The following article was written by the human Claire Downs with no AI assistance.
I've chuckled foolishly to myself, as reports of job-stealing automatons inevitably have surfaced, "I'm a writer. The robots aren't taking my job!" My confidence has further been bolstered by outlets like Business Insider and NPR, which reassured me that "creative work" would be bot-proof. But then I came across Botnik, a content bot that uses predictive algorithms to write articles, scripts, and jokes that are actually pretty damn good.
"Botnik harnesses the creativity of human brains to augment the natural reality of computers," co-founder Jamie Brew told me over email.
More specifically, Botnik uses people-written material as a corpus, or source text to create a predictive keyboard that offers word choices to human writers. Botnik's editorial processors then optimize the output before it is published online. The AI's guidance removes pitfalls like word choice and writer's block, in theory, but the technology comes with a price: relying on existing work to create new content, and using humanity to make sure the bot's words make sense. In a way, Botnik isn't simply poised to take over certain online writing gigs. Writers and editors would have to work for the bot and collaborate with their new AI overtaker, too.
Botnik's versatile writing "career" has already reached levels that can take writers years of honing their craft to reach. Earlier this month, the company pitted its hybrid algorithm against a team of purely human contributors at online comedy website Funny or Die in a paid joke writing contest with the prompt "Yelp Reviews From a Malfunctioning Robot." After reviewing the jokes, blindly submitted by both the FoD writing staff and by Botnik, FoD editors selected their top 10 funniest jokes. Four were from humans. The remaining six were written by Botnik.
Of course, it's difficult to imagine Botnik's "achievements" would be possible without people with specialized skillsets in its human-machine collaboration. Bob Mankoff, Botnik's co-founder, is the current humor editor at Esquire and former cartoon editor of The New Yorker. And you may recognize Brew as the former head writer of Clickhole, the Onion's clickbait parody website. Botnik is part of the Amazon Accelerator Program, which offered grants to startups whose technology can ultimately improve Amazon's smart speaker assistant, Alexa.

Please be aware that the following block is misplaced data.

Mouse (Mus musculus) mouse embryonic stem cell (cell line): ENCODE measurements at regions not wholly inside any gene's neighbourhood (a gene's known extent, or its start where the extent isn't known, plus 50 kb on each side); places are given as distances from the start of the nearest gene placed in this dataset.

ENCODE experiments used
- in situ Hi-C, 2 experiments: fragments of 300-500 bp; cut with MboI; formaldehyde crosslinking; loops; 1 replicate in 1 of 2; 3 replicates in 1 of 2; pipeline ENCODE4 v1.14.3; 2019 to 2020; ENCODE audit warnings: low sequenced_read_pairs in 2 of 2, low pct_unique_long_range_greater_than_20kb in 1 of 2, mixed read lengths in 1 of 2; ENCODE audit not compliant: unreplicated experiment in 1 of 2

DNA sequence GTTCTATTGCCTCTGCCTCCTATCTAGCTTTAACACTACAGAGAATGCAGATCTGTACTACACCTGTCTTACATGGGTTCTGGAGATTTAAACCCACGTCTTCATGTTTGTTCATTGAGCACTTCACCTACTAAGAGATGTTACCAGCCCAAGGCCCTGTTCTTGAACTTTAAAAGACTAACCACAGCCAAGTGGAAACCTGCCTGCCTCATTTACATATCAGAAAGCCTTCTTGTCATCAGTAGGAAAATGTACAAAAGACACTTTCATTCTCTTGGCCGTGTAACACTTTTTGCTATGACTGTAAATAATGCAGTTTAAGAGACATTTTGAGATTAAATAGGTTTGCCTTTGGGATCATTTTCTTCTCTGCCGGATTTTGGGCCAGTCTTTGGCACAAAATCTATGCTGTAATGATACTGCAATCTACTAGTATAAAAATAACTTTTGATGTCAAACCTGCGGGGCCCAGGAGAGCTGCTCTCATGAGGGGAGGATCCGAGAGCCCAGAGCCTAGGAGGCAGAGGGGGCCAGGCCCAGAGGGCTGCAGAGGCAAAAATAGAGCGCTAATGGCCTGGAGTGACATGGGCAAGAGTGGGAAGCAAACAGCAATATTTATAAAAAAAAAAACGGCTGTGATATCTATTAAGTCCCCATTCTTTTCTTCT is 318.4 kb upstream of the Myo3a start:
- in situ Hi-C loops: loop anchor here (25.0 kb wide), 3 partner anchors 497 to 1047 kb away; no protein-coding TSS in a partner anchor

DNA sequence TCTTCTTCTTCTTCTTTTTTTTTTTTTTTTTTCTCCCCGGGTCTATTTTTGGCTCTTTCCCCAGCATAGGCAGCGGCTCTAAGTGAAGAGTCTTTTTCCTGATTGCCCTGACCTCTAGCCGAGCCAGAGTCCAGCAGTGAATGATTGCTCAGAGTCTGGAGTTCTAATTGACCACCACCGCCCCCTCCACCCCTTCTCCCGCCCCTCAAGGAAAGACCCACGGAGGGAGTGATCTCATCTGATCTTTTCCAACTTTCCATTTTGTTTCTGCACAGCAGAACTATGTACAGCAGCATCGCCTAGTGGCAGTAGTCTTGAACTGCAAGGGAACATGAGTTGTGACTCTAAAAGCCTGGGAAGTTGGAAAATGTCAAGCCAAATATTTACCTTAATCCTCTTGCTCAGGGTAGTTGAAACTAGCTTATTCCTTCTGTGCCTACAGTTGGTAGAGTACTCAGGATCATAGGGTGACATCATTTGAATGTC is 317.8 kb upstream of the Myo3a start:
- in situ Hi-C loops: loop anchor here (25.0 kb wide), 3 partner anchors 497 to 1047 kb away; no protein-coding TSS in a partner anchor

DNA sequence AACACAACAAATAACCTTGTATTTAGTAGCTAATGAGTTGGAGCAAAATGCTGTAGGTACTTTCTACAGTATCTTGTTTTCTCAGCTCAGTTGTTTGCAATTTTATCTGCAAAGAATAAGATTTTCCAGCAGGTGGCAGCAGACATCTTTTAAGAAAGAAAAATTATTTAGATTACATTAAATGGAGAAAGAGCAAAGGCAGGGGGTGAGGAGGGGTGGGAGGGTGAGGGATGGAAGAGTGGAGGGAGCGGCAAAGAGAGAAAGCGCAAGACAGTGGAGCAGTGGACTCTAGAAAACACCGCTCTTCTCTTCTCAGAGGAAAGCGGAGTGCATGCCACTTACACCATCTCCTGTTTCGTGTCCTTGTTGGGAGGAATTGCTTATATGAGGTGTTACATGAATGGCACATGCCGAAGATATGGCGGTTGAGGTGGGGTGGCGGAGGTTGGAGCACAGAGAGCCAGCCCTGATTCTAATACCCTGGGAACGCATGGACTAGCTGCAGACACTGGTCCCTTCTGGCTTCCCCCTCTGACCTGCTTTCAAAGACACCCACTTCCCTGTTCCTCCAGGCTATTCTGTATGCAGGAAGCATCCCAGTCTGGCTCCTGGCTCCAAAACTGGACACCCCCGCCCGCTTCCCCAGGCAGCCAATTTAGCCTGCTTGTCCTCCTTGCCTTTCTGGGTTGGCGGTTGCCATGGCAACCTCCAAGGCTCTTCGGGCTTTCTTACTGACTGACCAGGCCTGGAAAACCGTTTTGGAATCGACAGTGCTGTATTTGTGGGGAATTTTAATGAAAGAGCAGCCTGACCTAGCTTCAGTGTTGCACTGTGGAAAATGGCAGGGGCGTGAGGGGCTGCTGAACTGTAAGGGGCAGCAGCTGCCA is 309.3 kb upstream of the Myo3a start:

I asked Brew why someone who'd made a living as a comedy writer would create a bot to do the work for him and others.
"There is already a lot of content online. We don't need any more," Brew wrote in an email. "Our idea is to take the good content we already have and just sort of move it around using algorithms." Describing the process as "recycling" and "remixing," Brew added that he hadn't considered Botnik's potential to replace human writers, joking, "It's a problem, but nothing a robot can't solve."
By way of example, Brew had Botnik write a paragraph in the style of me. He fed every article I've written for this here website into the algorithm and created a "Claire Downs Motherboard" keyboard. Here's what the content bot, mimicking yours truly, came up with:
A computer can solve the puzzle of our Florida accent. We're having a good relationship with gator squad as users simply post dignity to the entire Internet. Believe it. The iPhone X's fingerprint unlocking technology is aimed at farmers on Reddit. Futuristic love will be a paid app shitposting on social media.
I'll admit that none of the above, on first read, makes a ton of sense. Yet the voice is definitely within the Claire Downs oeuvre. Believe it.
Botnik has been entered into this week's New Yorker Cartoon Caption Contest, according to Brew, and is currently composing its application for Poet Laureate for the City of Redmond, Washington. Rita Dove, the youngest United States Poet Laureate, was 40 when she was appointed in 1992. Botnik, created this past summer, is a something like a prodigy at three months old. Hey, success is a different path for everybody.
As for Brew, he asked me to relay a message to content makers everywhere: "If you're working on something good, please finish it up and post to the internet. Botnik can take it from there and you all can enjoy a well-deserved break." Botnik's public site launches today.
Unfortunately, my well-worn human fingers had to type this piece without Botnik's guidance. Frankly, I'm OK with that. I'm not ready to share bylines or my cents-per-word with a bot that couldn't even use the money to buy pizza, much less eat it and enjoy it. After all, Ernest Hemingway said, "There is nothing to writing. All you have to do is sit down at a typewriter and bleed."
Or, take it from me, in the words of an inspirational quote I came up with using my personalized Botnik keyboard: "Writing the internet is solving each other's love workings."
Get six of our favorite Motherboard stories every day by signing up for our newsletter.